It is a further object of the invention to provide a composite body in which little or no interfering cracking in the intermediate layer and mainly no destruction of the composite due to delamination will occur even at high operating temperatures of up to 1350° C. for relatively long periods of time.
Another object of the invention is to provide a composite body in which any carburization of the carbide-forming, high-melting metal component adversely affecting the service life of the composite body is substantially excluded.
A further object is to provide a composite body which is manufactured from solid parts made up of graphite and carbide-forming, high-melting metals joined together by soldering such that degassing of the graphite within the soldering zone and thus adverse formation of blowholes in the solder is substantially excluded.
These and other objects of the invention are achieved by providing a composite body suitable for use as a rotary anode in X-ray tubes made of a graphite body and an intermediate layer arranged over the graphite body. A high-melting metal component is arranged over the intermediate layer. The intermediate layer has a first layer of a metal or an alloy thereof which does not form a carbide arranged over the graphite body. The intermediate layer also has at least two succeeding double layers. That is, each successive double layer is arranged farther from the graphite body than the double layer immediately preceding it.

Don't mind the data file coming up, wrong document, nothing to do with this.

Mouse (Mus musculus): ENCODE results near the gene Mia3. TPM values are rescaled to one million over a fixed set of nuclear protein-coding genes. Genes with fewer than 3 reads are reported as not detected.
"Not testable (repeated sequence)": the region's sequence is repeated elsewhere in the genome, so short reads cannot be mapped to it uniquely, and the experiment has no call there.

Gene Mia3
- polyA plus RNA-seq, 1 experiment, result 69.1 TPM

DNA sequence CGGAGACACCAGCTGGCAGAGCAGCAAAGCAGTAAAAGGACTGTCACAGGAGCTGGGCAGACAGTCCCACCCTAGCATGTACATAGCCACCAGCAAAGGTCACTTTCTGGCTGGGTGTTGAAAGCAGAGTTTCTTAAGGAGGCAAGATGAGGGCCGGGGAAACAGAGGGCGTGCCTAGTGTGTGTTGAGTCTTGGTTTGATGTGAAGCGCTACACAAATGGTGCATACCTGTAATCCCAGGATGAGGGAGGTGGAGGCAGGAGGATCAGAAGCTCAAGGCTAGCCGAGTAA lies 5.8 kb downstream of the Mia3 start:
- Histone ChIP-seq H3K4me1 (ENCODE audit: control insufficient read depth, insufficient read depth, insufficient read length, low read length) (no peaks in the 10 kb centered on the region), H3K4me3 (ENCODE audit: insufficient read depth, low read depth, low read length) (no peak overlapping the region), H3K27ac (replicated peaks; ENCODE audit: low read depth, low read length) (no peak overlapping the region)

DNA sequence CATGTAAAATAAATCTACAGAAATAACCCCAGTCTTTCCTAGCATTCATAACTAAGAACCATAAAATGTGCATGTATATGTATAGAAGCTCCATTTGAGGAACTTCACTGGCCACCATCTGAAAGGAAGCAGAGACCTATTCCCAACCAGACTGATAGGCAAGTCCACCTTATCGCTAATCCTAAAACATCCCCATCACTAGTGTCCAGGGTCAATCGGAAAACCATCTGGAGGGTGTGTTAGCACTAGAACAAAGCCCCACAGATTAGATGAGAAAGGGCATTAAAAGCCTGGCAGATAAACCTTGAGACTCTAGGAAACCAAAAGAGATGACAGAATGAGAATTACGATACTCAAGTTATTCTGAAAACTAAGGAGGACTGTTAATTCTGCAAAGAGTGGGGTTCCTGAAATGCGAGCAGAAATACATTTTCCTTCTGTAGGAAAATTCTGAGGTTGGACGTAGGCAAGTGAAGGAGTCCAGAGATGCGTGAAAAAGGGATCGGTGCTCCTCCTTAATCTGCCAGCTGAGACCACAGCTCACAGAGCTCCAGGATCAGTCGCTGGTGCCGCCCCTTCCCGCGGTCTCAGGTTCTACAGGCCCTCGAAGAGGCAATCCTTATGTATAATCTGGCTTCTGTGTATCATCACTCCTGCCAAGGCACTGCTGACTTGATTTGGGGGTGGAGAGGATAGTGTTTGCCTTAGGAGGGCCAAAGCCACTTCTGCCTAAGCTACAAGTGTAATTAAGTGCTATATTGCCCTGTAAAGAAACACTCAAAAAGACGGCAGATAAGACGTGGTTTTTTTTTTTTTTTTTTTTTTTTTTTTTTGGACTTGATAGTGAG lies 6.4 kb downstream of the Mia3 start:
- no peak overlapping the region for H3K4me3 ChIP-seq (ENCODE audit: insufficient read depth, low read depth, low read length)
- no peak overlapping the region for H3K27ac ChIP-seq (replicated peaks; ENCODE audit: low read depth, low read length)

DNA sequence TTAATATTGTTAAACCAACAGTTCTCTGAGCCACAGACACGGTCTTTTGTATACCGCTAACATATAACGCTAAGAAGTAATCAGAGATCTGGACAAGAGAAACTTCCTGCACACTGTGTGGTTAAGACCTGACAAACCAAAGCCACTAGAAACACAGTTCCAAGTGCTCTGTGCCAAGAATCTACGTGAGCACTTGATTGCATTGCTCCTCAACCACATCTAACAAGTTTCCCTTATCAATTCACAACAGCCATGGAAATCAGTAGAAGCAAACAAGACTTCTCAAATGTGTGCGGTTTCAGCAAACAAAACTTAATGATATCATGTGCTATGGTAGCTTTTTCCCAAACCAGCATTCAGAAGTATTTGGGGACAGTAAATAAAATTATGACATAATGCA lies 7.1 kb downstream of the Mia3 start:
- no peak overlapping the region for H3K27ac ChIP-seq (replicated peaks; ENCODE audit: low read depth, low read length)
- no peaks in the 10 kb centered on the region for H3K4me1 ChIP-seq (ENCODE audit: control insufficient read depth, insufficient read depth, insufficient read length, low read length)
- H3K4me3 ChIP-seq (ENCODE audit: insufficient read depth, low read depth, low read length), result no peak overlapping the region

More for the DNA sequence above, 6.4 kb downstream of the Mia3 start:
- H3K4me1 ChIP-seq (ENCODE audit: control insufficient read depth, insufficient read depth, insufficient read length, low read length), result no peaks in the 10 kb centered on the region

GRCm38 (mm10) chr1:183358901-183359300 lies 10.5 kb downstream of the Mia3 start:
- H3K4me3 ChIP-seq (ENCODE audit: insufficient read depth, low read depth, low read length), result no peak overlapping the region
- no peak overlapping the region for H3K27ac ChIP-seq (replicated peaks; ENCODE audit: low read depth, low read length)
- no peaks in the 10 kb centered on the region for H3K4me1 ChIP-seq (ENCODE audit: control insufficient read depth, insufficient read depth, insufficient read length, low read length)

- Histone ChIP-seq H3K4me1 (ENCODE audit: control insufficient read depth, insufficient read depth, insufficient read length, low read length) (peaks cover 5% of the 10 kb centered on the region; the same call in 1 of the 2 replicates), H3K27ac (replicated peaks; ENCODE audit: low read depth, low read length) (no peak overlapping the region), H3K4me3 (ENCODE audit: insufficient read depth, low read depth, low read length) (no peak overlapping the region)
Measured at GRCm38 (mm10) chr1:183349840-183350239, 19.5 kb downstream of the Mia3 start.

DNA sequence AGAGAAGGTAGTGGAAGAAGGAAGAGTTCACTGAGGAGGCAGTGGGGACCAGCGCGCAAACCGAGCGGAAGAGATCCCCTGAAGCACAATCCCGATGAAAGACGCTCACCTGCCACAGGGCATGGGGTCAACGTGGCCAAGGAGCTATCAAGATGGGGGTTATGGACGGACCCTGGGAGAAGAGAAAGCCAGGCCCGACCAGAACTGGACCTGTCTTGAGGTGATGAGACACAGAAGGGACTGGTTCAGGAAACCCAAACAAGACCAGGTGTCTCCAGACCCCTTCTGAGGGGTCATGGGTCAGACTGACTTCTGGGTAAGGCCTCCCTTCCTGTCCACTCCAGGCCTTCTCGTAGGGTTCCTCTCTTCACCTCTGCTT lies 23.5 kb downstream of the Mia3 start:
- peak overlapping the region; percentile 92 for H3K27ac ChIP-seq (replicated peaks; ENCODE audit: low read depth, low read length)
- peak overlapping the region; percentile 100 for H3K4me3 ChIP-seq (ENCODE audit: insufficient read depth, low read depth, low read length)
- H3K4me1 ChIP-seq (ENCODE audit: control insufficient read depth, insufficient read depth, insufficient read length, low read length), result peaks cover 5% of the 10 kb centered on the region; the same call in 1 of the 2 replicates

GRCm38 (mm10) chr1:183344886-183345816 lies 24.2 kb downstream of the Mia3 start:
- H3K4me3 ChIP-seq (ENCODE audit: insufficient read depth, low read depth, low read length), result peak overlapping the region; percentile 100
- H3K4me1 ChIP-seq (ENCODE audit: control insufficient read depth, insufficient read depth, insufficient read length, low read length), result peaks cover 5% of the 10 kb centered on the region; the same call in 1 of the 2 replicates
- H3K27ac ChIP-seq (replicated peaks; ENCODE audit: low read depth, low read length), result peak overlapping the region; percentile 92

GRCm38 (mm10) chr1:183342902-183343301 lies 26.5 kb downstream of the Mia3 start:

Each double layer is made up of a first and a second individual layer. The second individual layer is disposed over the first individual layer. Each first individual layer is comprised of at least one carbide-forming metal or at least one carbide thereof. Each second individual layer is made up of a metal or an alloy thereof which does not form a carbide. Each first individual layer is disposed closest to the graphite body. If more than two double layers are utilized, then the second individual layer which would normally be closest to the high-melting metal component may be omitted.
In a preferred embodiment of the invention, the first layer of the intermediate layer is made up of rhenium. There are then six succeeding double layers such that each of the first individual layers are comprised of tungsten or tungsten carbide, and each of the second individual layers are made of rhenium. Preferably, the thickness of each of the rhenium individual layers is about the same as the thickness of each of the tungsten or tungsten carbide individual layers. The overall thickness of the intermediate layers about the same as the overall thickness of the intermediate layer in the embodiment heretofore described with only two double layers.